A recent graduate in Art Practice from UC Berkeley volunteers in a community art project.
“The annual Cinco de Mayo parade and festival (in Richmond, California) was started in response to a couple years of violence and destruction in the community. In 2006, a community soccer group, advocates and neighbors decided it was time to create a positive remembrance of the 1862 Battle of Puebla, inspiring the creation of a peace and unity parade where community members are heavily involved in not only participating but volunteering, organizing and donating.”
-Mike Aldax, Editor of the Richmond Standard
Over the past 2 months I had the pleasure of working with Patricia Rodriguez, a renowned Chicana muralist and teaching artist at the Latina Center in Richmond, California. We worked with Rebeca Garcia-Gonzalez, art in the community director for the Richmond Art Center to provide a float building class for the Richmond community to participate in this year’s “Peace and Unity Cinco de Mayo Parade.” Working with the community was a great experience because we got to offer activities for people of all ages, from watercolor to paper machéing chicken wire structures; everyone had something to contribute.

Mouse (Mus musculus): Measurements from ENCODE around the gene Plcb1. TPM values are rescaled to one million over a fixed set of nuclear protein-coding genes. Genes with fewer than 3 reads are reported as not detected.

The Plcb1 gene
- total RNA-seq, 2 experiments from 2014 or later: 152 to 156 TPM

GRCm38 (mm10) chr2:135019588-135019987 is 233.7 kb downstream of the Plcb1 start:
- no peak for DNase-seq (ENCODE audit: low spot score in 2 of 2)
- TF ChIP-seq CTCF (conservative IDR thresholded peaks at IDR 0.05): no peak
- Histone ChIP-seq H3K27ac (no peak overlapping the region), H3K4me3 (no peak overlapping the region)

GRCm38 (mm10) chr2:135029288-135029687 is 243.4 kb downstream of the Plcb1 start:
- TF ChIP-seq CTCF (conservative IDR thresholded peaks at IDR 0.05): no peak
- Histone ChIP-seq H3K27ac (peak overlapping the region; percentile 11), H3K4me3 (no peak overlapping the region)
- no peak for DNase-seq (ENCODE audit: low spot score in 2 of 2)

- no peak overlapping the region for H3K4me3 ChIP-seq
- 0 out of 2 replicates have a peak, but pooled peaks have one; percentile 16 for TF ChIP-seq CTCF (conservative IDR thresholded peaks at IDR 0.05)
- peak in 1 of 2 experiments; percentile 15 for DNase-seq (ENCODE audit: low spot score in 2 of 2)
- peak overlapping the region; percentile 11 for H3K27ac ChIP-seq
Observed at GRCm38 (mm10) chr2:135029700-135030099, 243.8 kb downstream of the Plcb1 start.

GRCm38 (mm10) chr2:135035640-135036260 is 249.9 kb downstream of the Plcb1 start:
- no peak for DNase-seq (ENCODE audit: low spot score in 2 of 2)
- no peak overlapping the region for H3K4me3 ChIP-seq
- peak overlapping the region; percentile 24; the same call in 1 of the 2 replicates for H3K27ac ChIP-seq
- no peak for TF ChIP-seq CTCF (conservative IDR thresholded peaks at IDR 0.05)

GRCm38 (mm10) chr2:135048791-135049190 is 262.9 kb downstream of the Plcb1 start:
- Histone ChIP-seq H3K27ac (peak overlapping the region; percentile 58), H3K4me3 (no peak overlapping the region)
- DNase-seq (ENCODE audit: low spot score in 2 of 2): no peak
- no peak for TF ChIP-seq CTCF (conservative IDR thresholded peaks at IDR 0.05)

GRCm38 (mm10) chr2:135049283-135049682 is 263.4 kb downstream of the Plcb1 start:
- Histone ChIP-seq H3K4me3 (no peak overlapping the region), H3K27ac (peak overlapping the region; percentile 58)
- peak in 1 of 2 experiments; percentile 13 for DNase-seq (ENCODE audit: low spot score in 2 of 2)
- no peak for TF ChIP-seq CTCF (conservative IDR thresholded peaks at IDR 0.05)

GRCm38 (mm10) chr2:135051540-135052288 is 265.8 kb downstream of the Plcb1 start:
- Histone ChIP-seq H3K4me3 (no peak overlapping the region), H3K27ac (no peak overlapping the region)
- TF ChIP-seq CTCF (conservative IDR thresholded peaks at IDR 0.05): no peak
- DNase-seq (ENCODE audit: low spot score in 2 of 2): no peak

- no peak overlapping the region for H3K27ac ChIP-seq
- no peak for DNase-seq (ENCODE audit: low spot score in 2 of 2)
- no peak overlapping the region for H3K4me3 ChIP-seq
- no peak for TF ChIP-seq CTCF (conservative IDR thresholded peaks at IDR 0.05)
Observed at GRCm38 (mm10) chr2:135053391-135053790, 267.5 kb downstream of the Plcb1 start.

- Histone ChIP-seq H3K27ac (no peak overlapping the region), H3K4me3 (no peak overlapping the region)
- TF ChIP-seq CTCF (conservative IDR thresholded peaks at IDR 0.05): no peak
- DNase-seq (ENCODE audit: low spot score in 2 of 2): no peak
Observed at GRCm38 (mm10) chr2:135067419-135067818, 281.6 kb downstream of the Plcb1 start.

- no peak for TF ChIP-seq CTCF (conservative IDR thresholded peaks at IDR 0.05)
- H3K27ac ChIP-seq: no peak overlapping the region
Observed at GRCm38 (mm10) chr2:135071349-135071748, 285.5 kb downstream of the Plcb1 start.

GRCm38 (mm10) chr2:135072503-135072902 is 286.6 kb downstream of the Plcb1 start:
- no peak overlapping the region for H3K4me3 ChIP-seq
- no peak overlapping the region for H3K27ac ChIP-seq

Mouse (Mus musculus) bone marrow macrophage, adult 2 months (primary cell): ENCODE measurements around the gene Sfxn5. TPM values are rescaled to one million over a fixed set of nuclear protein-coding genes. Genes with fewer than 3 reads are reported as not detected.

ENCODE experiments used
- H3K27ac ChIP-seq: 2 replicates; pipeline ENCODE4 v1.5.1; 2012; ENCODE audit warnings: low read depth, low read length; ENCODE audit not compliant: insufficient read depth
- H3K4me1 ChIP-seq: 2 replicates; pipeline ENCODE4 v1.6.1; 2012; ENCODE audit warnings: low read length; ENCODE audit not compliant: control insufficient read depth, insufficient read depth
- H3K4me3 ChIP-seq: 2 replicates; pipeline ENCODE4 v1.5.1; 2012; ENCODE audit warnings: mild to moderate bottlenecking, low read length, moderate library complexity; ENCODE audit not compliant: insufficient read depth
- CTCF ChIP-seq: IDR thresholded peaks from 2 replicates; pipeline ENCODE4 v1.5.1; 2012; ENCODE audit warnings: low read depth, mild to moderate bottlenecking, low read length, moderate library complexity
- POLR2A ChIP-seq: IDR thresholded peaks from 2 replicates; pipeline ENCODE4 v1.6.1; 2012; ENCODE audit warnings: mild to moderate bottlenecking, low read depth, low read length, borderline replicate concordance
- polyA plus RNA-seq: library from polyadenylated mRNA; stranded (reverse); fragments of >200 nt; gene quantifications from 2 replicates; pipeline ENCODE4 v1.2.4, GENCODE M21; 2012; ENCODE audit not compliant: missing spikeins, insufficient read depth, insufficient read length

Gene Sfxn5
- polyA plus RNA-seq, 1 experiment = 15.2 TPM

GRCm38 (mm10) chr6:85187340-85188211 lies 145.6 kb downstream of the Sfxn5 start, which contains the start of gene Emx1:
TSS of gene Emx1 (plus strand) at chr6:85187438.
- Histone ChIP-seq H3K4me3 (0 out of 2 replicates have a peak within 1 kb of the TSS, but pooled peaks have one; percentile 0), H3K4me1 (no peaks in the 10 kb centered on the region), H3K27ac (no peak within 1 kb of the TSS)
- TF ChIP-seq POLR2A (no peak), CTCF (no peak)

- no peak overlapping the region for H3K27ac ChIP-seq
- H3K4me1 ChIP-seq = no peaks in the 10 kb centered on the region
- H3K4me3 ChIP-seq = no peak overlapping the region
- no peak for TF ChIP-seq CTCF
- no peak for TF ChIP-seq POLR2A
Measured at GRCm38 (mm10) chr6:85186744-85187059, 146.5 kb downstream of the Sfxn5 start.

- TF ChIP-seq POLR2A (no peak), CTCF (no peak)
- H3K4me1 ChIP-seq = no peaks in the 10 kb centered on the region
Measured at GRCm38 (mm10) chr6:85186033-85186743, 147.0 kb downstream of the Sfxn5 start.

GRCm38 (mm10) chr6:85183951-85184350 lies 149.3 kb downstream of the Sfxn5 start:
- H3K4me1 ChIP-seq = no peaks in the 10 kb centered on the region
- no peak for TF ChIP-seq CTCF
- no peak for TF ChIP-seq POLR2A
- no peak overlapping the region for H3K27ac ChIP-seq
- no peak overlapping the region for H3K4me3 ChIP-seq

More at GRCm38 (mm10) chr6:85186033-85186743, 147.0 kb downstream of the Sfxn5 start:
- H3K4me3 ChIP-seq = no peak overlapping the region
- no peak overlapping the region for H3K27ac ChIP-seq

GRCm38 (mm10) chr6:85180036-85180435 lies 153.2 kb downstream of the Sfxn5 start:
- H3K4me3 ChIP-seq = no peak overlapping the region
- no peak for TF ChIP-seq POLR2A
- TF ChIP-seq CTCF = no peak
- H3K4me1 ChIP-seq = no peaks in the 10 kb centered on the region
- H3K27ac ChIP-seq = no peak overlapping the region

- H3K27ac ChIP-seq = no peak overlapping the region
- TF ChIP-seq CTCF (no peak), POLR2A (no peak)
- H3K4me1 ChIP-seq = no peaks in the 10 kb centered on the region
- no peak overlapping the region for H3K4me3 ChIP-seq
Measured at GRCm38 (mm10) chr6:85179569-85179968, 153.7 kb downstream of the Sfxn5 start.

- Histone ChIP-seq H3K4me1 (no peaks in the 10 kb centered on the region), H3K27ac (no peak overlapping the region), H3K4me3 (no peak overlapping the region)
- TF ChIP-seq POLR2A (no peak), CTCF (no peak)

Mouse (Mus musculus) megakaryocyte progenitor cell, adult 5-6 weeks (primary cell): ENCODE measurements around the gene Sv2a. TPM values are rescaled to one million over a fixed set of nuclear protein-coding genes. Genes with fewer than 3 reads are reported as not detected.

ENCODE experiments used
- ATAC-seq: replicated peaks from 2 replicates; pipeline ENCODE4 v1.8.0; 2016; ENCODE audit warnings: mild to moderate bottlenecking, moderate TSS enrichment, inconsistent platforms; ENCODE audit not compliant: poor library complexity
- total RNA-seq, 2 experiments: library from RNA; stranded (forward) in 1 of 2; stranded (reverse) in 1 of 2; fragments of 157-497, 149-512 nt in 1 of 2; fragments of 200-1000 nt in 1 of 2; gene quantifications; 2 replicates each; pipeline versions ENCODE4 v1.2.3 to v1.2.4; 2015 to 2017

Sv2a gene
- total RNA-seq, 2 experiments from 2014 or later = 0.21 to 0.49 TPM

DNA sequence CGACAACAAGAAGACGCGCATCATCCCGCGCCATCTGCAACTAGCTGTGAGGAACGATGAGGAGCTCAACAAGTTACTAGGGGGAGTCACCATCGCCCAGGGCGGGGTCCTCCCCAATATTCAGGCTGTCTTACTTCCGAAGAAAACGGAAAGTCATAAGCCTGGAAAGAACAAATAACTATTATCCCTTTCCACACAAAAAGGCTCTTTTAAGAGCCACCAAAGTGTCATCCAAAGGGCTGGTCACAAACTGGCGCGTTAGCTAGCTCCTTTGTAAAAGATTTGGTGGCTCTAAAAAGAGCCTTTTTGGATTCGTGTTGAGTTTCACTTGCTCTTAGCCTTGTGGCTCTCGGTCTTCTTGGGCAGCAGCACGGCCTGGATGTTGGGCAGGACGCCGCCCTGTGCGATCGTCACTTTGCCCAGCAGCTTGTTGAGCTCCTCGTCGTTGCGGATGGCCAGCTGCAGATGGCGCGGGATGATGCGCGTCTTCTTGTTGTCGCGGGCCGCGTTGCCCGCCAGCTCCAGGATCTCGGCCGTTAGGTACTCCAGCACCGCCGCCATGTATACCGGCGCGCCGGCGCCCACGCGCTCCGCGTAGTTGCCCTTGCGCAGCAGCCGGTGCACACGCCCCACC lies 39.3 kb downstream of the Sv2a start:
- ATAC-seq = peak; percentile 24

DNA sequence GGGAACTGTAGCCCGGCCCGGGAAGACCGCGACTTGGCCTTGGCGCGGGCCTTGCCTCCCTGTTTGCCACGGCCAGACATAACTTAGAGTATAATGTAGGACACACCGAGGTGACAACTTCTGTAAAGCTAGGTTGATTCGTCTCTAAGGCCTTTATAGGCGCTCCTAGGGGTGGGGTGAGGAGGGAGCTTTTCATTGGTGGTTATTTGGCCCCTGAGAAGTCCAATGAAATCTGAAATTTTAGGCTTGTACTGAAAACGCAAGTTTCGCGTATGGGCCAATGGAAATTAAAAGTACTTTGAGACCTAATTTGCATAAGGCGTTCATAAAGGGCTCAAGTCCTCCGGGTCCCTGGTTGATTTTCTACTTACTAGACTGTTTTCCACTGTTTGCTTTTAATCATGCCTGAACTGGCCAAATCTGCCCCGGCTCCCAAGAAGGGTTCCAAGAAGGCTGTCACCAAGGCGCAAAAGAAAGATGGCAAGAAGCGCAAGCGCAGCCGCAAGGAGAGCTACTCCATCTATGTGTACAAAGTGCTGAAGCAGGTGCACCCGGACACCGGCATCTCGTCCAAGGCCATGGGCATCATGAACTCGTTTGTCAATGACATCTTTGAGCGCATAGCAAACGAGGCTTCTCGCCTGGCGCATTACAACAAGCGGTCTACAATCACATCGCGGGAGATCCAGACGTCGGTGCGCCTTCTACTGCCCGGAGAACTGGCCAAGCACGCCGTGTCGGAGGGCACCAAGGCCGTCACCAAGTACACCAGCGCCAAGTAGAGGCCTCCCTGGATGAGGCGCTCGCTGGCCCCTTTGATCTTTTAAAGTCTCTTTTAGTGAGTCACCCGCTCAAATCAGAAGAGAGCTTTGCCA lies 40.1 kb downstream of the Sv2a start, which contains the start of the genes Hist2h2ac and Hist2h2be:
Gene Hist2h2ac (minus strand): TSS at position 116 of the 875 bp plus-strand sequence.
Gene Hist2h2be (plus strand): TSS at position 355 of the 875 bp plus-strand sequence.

We chose 'conservation' as the topic of the project, and used mostly recycled material to construct everything for the float. During our initial class sessions all participants, from kids to grandparents, made drawings of what they wanted the float to look like. After everyone sketched their vision and talked about their ideas, members voted and decided on building an animal float. The decision was fitting to our theme, considering that human pollution is a great factor in many species becoming endangered.
Over the course of six weeks we made flowers and roses out of recycled paper bags and plastic water bottles, animals such as lizards, horses and monkeys out of recycled newspaper and paper maché, as well as butterflies cut out of cardboard. The float came together beautifully, and everyone’s face reflected the pride in their work as they marched and danced through the parade.
I enjoyed working with Patricia Rodriguez and the families from the 'Latina Center'. They were always excited and enthusiastic about coming to the class and contributing in any way they could. It was a great space for conversation and connections between the families. I believe that we need more community building projects everywhere to bring people together year-round the way that this class did.
Victoria Ayala, our new Programs Assistant at the San Francisco office, graduated from U.C. Berkeley with a degree in Practice of Art in December 2014. She enjoys making art in a variety of media, including oil painting, ceramics, drawing, stenciling and printmaking. She is currently working for Emergent Art Space and looking forward to continuing her work as a Spanish and Art teacher in the Bay Area.